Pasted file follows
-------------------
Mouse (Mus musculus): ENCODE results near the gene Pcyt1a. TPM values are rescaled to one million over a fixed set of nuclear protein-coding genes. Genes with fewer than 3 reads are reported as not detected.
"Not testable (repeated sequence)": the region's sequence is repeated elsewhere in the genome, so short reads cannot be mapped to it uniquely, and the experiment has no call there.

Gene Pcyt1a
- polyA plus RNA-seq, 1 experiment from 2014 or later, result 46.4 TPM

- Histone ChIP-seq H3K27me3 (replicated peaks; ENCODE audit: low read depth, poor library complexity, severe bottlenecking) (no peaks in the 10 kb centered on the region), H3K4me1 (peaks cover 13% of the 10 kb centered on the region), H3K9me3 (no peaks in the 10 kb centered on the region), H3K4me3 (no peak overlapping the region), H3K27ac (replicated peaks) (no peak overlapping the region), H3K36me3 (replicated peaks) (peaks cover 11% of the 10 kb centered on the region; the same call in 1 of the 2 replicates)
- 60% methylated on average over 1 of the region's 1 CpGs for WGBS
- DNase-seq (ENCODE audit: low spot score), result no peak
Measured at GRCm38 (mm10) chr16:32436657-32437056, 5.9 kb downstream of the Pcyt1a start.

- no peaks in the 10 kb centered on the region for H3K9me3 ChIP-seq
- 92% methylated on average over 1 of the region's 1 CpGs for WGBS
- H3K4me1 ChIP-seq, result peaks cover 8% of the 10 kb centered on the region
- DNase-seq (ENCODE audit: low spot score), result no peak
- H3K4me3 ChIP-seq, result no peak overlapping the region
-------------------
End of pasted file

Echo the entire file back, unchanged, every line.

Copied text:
Mouse (Mus musculus): ENCODE results near the gene Pcyt1a. TPM values are rescaled to one million over a fixed set of nuclear protein-coding genes. Genes with fewer than 3 reads are reported as not detected.
"Not testable (repeated sequence)": the region's sequence is repeated elsewhere in the genome, so short reads cannot be mapped to it uniquely, and the experiment has no call there.

Gene Pcyt1a
- polyA plus RNA-seq, 1 experiment from 2014 or later, result 46.4 TPM

- Histone ChIP-seq H3K27me3 (replicated peaks; ENCODE audit: low read depth, poor library complexity, severe bottlenecking) (no peaks in the 10 kb centered on the region), H3K4me1 (peaks cover 13% of the 10 kb centered on the region), H3K9me3 (no peaks in the 10 kb centered on the region), H3K4me3 (no peak overlapping the region), H3K27ac (replicated peaks) (no peak overlapping the region), H3K36me3 (replicated peaks) (peaks cover 11% of the 10 kb centered on the region; the same call in 1 of the 2 replicates)
- 60% methylated on average over 1 of the region's 1 CpGs for WGBS
- DNase-seq (ENCODE audit: low spot score), result no peak
Measured at GRCm38 (mm10) chr16:32436657-32437056, 5.9 kb downstream of the Pcyt1a start.

- no peaks in the 10 kb centered on the region for H3K9me3 ChIP-seq
- 92% methylated on average over 1 of the region's 1 CpGs for WGBS
- H3K4me1 ChIP-seq, result peaks cover 8% of the 10 kb centered on the region
- DNase-seq (ENCODE audit: low spot score), result no peak
- H3K4me3 ChIP-seq, result no peak overlapping the region